Review by Derrick Carter
Running Time: 1 hour 29 minutes
MPAA Rating: PG for mild Rude Humor throughout
Directed by: David Soren
Written by: Nicholas Stoller
(based on the CAPTAIN UNDERPANTS novels by Dave Pilkey)
Voices of: Kevin Hart, Ed Helms, Thomas Middleditch, Nick Kroll, Jordan Peele & Kristen Schaal
Like most children of the 90s (and the new millennium), I devoured CAPTAIN UNDERPANTS novels in elementary school. These books were the perfect mixture of imagination and potty humor. When I heard that DreamWorks was making a computer-animated film of this endearingly goofy book series, I had high hopes. Having finally sat through yet another one of my nostalgic childhood staples come to life on the big screen (alongside GOOSEBUMPS and POWER RANGERS), I can confirm UNDERPANTS is juvenile entertainment that should appeal to both adults and children. Anyone who liked CAPTAIN UNDERPANTS as a kid will have a great time watching this movie, while crowds of children will also have a laugh-filled blast.
George Beard (Kevin Hart) and Harold Hutchins (Thomas Middleditch) are best friends at Jerome Horwitz Elementary School. Together, they enjoy executing elaborate pranks on teachers, bringing laughter to their bored classmates, and working on their comic books…about the adventures of underwear-clad superhero Captain Underpants. When grumpy Principal Krupp (Ed Helms) attempts to annihilate their friendship by moving them into separate classes, George hypnotizes Krupp and this last-ditch effort works far better than expected as Krupp transforms into Captain Underpants. However, evil genius Professor Poopypants (Nick Kroll) and tattletale Melvin Sneedly (Jordan Peele) plot to rob the world of laughter. It’s up to George, Harold, and the superpower-less Captain Underpants/Krupp to save the day!
DreamWorks has had good animation (MEGAMIND, SHREK) and mediocre animation (HOME, SHARK TALE) throughout their filmography, but CAPTAIN UNDERPANTS looks visually great. This film nails the look of the many illustrations in Dave Pilkey’s books. The film also incorporates different styles of animation for comic books, day dreams, and inner-thoughts (ranging from hand-drawn styles to sock puppets). This blending of animation styles creates a rollercoaster ride for children’s eyes and a visual treat for grown-ups/teenagers.
Besides delivering cool visuals, this movie nails everything that made the UNDERPANTS books fun. There is plenty of silly potty humor, a fast-paced delivery of jokes, and different call-backs to the series that will no doubt make many old-school fans ecstatic (including a hilarious Flip-O-Rama sequence). The film also plays around with fourth-wall breaking as Harold and George frequently address the viewer, stopping the action in freeze frames and even deliberately messing with the film’s narrative structure.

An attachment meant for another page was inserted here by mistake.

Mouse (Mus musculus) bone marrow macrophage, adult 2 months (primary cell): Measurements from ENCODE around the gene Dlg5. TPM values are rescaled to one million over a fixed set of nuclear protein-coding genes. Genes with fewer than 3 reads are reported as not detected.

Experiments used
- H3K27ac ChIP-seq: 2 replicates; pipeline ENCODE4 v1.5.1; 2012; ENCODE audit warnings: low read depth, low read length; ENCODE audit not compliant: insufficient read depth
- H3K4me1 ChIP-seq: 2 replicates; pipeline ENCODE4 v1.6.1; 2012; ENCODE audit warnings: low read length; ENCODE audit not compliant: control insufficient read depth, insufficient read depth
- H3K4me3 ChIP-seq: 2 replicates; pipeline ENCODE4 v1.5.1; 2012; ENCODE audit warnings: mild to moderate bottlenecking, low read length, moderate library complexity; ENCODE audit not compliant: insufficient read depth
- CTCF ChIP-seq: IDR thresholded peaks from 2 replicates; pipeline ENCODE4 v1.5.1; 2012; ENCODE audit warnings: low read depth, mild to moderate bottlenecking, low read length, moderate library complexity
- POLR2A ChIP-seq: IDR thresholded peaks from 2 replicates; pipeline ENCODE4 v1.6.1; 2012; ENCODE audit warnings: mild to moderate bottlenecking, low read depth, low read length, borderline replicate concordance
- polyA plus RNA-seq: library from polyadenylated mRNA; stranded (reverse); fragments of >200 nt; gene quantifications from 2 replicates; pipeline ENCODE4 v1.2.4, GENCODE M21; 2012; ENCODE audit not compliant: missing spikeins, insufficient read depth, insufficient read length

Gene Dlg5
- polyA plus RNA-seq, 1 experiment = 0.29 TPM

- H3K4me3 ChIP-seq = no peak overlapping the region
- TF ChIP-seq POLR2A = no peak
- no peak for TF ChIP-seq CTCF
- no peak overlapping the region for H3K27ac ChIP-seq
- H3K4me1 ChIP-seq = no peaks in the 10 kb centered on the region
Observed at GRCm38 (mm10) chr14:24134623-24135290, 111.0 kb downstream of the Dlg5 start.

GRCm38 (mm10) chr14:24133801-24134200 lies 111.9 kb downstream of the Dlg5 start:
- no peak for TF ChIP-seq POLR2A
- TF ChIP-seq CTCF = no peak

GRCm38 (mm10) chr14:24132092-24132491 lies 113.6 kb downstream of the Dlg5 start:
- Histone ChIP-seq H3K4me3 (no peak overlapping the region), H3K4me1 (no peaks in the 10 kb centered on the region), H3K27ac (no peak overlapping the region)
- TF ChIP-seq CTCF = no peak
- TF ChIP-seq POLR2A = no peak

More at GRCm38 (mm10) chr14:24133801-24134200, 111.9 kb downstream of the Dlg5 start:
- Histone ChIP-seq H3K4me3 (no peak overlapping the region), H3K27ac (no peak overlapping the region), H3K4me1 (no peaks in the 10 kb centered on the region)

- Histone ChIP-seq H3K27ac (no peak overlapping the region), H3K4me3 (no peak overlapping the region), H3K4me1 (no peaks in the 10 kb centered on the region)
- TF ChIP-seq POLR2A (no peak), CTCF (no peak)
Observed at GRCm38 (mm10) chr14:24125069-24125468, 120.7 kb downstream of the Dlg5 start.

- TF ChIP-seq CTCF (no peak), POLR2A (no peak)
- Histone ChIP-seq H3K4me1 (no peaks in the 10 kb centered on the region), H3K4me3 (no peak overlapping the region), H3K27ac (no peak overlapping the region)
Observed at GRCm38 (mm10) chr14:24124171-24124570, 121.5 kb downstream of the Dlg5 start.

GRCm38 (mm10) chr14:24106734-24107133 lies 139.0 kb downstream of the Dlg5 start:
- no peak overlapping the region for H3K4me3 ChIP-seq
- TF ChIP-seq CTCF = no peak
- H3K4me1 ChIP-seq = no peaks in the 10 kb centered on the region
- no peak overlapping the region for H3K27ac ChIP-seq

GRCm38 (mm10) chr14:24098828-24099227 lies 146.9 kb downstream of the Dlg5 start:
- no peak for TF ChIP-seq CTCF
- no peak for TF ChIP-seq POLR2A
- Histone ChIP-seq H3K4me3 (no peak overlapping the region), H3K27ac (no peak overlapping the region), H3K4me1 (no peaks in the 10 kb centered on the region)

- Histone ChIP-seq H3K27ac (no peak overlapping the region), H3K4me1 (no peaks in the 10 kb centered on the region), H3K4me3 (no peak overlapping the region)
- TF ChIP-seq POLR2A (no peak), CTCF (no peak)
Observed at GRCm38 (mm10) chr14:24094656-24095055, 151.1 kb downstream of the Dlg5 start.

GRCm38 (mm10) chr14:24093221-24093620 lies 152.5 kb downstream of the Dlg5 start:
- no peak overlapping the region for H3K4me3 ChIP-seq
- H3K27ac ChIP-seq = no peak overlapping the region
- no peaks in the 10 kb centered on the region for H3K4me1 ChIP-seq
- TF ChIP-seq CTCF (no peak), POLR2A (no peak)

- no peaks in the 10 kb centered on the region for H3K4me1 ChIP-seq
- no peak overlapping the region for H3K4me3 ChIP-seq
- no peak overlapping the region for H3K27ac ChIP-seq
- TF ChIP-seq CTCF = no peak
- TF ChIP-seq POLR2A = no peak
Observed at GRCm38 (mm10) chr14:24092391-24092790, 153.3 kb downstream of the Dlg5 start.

As George and Harold, Kevin Hart and Thomas Middleditch get lots of laughs and sound convincing enough as kids (even though both actors are in their late-30s). Ed Helms seems to be having a blast as both Principal Krupp and Captain Underpants, changing his voice depending on the character’s shift in personality. The scenes in which Krupp snaps into Underpants and back to his normal self are hilarious, providing lots of well-executed slapstick comedy.
Nick Kroll is decent enough as sinister science teacher Professor Poopypants, playing his character as a one-dimensional baddie right from his first scene as opposed to a picked-upon antagonist who is driven to his evil in CAPTAIN UNDERPANTS AND THE PERILOUS PLOT OF PROFESSOR POOPYPANTS. Jordan Peele is enjoyable as Melvin, setting up a possible villain for a sequel (he does turn into Bionic Booger Boy in the fifth and sixth novels of the series), and Kristen Schaal is amusing as a lunch lady with the hots for Principal Krupp.
Besides excelling at juvenile humor and nailing the goofiness of the source material, CAPTAIN UNDERPANTS even squeezes in a few good messages about friendship, balancing out good pranks with bad ones, and being able to laugh at yourself. These moral lessons are a bit all over the place in execution, but seemed to be included with good intentions and will likely leave an effect on impressionable younger viewers. There is one brief stretch of the film that noticeably seems to drag and not every joke works, but CAPTAIN UNDERPANTS is a surprisingly accomplished animated film nonetheless and I hope it receives (at least one or two) sequels.
If you have any shred of nostalgia for the book series and can laugh at childish humor (ranging from farts to wordplay about Uranus), then CAPTAIN UNDERPANTS should be right up your alley. The animation looks great, the film perfectly captures the source material, and almost all of the jokes get laughs. The kids in my theater were dying with laughter, while the parents and nostalgic adults also seemed to be having a good time with this film. CAPTAIN UNDERPANTS comes highly recommended!